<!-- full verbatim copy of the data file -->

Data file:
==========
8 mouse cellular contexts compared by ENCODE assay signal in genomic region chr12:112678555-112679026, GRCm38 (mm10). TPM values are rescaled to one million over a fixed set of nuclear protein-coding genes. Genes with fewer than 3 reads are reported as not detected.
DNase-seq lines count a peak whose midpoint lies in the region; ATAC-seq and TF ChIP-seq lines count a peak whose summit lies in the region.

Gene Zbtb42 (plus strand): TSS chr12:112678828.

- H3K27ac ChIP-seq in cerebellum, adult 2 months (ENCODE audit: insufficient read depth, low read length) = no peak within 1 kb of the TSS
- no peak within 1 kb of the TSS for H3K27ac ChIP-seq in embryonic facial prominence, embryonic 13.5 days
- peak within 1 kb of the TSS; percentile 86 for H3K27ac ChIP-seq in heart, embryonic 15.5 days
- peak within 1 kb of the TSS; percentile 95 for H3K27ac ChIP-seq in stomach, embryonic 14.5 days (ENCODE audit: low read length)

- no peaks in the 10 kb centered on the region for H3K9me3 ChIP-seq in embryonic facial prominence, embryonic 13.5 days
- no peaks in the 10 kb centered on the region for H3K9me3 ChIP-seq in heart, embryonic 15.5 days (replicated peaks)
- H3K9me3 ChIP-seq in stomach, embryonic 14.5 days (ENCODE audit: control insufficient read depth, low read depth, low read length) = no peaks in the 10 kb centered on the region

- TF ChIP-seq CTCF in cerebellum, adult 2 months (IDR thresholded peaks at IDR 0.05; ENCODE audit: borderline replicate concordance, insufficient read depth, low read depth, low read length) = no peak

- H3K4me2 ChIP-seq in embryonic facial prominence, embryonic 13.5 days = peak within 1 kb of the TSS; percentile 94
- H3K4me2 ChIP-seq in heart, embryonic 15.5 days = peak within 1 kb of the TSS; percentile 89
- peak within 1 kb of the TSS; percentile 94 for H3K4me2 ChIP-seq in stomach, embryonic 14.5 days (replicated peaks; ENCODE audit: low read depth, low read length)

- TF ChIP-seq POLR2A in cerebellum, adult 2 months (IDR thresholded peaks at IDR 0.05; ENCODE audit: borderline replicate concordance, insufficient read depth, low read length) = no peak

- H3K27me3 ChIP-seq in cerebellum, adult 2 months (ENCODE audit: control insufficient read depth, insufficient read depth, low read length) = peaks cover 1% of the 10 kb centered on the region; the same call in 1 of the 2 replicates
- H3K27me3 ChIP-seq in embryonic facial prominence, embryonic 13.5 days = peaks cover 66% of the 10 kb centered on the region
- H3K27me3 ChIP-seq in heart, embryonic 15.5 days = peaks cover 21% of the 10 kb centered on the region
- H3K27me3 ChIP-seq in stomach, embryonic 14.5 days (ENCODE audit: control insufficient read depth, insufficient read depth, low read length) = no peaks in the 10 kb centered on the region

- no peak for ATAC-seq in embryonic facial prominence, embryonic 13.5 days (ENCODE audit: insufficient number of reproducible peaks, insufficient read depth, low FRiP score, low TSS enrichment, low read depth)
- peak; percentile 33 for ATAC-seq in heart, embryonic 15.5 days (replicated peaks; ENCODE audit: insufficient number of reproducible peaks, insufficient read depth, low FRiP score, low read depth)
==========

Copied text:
8 mouse cellular contexts compared by ENCODE assay signal in genomic region chr12:112678555-112679026, GRCm38 (mm10). TPM values are rescaled to one million over a fixed set of nuclear protein-coding genes. Genes with fewer than 3 reads are reported as not detected.
DNase-seq lines count a peak whose midpoint lies in the region; ATAC-seq and TF ChIP-seq lines count a peak whose summit lies in the region.

Gene Zbtb42 (plus strand): TSS chr12:112678828.

- H3K27ac ChIP-seq in cerebellum, adult 2 months (ENCODE audit: insufficient read depth, low read length) = no peak within 1 kb of the TSS
- no peak within 1 kb of the TSS for H3K27ac ChIP-seq in embryonic facial prominence, embryonic 13.5 days
- peak within 1 kb of the TSS; percentile 86 for H3K27ac ChIP-seq in heart, embryonic 15.5 days
- peak within 1 kb of the TSS; percentile 95 for H3K27ac ChIP-seq in stomach, embryonic 14.5 days (ENCODE audit: low read length)

- no peaks in the 10 kb centered on the region for H3K9me3 ChIP-seq in embryonic facial prominence, embryonic 13.5 days
- no peaks in the 10 kb centered on the region for H3K9me3 ChIP-seq in heart, embryonic 15.5 days (replicated peaks)
- H3K9me3 ChIP-seq in stomach, embryonic 14.5 days (ENCODE audit: control insufficient read depth, low read depth, low read length) = no peaks in the 10 kb centered on the region

- TF ChIP-seq CTCF in cerebellum, adult 2 months (IDR thresholded peaks at IDR 0.05; ENCODE audit: borderline replicate concordance, insufficient read depth, low read depth, low read length) = no peak

- H3K4me2 ChIP-seq in embryonic facial prominence, embryonic 13.5 days = peak within 1 kb of the TSS; percentile 94
- H3K4me2 ChIP-seq in heart, embryonic 15.5 days = peak within 1 kb of the TSS; percentile 89
- peak within 1 kb of the TSS; percentile 94 for H3K4me2 ChIP-seq in stomach, embryonic 14.5 days (replicated peaks; ENCODE audit: low read depth, low read length)

- TF ChIP-seq POLR2A in cerebellum, adult 2 months (IDR thresholded peaks at IDR 0.05; ENCODE audit: borderline replicate concordance, insufficient read depth, low read length) = no peak

- H3K27me3 ChIP-seq in cerebellum, adult 2 months (ENCODE audit: control insufficient read depth, insufficient read depth, low read length) = peaks cover 1% of the 10 kb centered on the region; the same call in 1 of the 2 replicates
- H3K27me3 ChIP-seq in embryonic facial prominence, embryonic 13.5 days = peaks cover 66% of the 10 kb centered on the region
- H3K27me3 ChIP-seq in heart, embryonic 15.5 days = peaks cover 21% of the 10 kb centered on the region
- H3K27me3 ChIP-seq in stomach, embryonic 14.5 days (ENCODE audit: control insufficient read depth, insufficient read depth, low read length) = no peaks in the 10 kb centered on the region

- no peak for ATAC-seq in embryonic facial prominence, embryonic 13.5 days (ENCODE audit: insufficient number of reproducible peaks, insufficient read depth, low FRiP score, low TSS enrichment, low read depth)
- peak; percentile 33 for ATAC-seq in heart, embryonic 15.5 days (replicated peaks; ENCODE audit: insufficient number of reproducible peaks, insufficient read depth, low FRiP score, low read depth)